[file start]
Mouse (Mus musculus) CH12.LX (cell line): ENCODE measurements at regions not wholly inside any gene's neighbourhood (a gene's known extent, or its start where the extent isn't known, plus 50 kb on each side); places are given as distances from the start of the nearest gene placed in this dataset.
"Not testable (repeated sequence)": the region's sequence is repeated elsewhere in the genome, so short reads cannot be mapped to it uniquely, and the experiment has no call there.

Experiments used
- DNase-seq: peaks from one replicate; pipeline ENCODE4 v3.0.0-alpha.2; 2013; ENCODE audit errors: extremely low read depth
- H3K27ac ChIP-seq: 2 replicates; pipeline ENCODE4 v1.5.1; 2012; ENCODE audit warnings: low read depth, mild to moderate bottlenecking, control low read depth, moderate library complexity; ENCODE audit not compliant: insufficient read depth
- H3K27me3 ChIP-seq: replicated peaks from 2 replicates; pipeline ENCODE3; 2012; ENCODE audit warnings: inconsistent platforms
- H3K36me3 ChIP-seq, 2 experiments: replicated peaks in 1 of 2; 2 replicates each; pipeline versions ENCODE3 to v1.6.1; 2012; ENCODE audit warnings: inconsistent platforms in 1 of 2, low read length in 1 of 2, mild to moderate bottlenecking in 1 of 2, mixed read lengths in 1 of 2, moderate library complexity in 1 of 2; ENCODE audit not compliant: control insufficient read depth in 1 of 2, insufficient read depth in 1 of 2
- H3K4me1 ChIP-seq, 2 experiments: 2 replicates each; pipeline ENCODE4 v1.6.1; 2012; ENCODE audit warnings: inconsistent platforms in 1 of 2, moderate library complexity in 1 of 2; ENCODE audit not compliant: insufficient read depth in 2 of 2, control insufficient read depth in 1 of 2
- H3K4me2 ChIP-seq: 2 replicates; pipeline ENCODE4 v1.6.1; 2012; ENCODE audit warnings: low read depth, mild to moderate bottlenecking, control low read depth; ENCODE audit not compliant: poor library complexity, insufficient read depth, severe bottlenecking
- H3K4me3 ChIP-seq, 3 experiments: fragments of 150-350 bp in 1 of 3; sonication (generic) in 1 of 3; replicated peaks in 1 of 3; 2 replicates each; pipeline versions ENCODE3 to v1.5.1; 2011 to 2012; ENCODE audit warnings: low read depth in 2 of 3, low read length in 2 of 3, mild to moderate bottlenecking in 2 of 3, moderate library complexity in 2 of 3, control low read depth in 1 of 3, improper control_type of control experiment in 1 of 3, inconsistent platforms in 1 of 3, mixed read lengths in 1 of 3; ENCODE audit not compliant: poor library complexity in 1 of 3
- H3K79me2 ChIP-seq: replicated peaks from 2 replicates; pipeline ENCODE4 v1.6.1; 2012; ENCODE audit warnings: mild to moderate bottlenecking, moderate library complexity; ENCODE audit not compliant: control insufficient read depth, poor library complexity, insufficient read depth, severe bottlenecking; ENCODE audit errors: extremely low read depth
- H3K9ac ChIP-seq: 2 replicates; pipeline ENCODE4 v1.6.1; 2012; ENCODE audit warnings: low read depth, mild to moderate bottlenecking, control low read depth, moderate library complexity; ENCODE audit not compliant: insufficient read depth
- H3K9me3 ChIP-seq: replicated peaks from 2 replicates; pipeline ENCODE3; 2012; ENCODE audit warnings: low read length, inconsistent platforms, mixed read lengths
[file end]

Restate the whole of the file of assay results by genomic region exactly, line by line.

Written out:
Mouse (Mus musculus) CH12.LX (cell line): ENCODE measurements at regions not wholly inside any gene's neighbourhood (a gene's known extent, or its start where the extent isn't known, plus 50 kb on each side); places are given as distances from the start of the nearest gene placed in this dataset.
"Not testable (repeated sequence)": the region's sequence is repeated elsewhere in the genome, so short reads cannot be mapped to it uniquely, and the experiment has no call there.

Experiments used
- DNase-seq: peaks from one replicate; pipeline ENCODE4 v3.0.0-alpha.2; 2013; ENCODE audit errors: extremely low read depth
- H3K27ac ChIP-seq: 2 replicates; pipeline ENCODE4 v1.5.1; 2012; ENCODE audit warnings: low read depth, mild to moderate bottlenecking, control low read depth, moderate library complexity; ENCODE audit not compliant: insufficient read depth
- H3K27me3 ChIP-seq: replicated peaks from 2 replicates; pipeline ENCODE3; 2012; ENCODE audit warnings: inconsistent platforms
- H3K36me3 ChIP-seq, 2 experiments: replicated peaks in 1 of 2; 2 replicates each; pipeline versions ENCODE3 to v1.6.1; 2012; ENCODE audit warnings: inconsistent platforms in 1 of 2, low read length in 1 of 2, mild to moderate bottlenecking in 1 of 2, mixed read lengths in 1 of 2, moderate library complexity in 1 of 2; ENCODE audit not compliant: control insufficient read depth in 1 of 2, insufficient read depth in 1 of 2
- H3K4me1 ChIP-seq, 2 experiments: 2 replicates each; pipeline ENCODE4 v1.6.1; 2012; ENCODE audit warnings: inconsistent platforms in 1 of 2, moderate library complexity in 1 of 2; ENCODE audit not compliant: insufficient read depth in 2 of 2, control insufficient read depth in 1 of 2
- H3K4me2 ChIP-seq: 2 replicates; pipeline ENCODE4 v1.6.1; 2012; ENCODE audit warnings: low read depth, mild to moderate bottlenecking, control low read depth; ENCODE audit not compliant: poor library complexity, insufficient read depth, severe bottlenecking
- H3K4me3 ChIP-seq, 3 experiments: fragments of 150-350 bp in 1 of 3; sonication (generic) in 1 of 3; replicated peaks in 1 of 3; 2 replicates each; pipeline versions ENCODE3 to v1.5.1; 2011 to 2012; ENCODE audit warnings: low read depth in 2 of 3, low read length in 2 of 3, mild to moderate bottlenecking in 2 of 3, moderate library complexity in 2 of 3, control low read depth in 1 of 3, improper control_type of control experiment in 1 of 3, inconsistent platforms in 1 of 3, mixed read lengths in 1 of 3; ENCODE audit not compliant: poor library complexity in 1 of 3
- H3K79me2 ChIP-seq: replicated peaks from 2 replicates; pipeline ENCODE4 v1.6.1; 2012; ENCODE audit warnings: mild to moderate bottlenecking, moderate library complexity; ENCODE audit not compliant: control insufficient read depth, poor library complexity, insufficient read depth, severe bottlenecking; ENCODE audit errors: extremely low read depth
- H3K9ac ChIP-seq: 2 replicates; pipeline ENCODE4 v1.6.1; 2012; ENCODE audit warnings: low read depth, mild to moderate bottlenecking, control low read depth, moderate library complexity; ENCODE audit not compliant: insufficient read depth
- H3K9me3 ChIP-seq: replicated peaks from 2 replicates; pipeline ENCODE3; 2012; ENCODE audit warnings: low read length, inconsistent platforms, mixed read lengths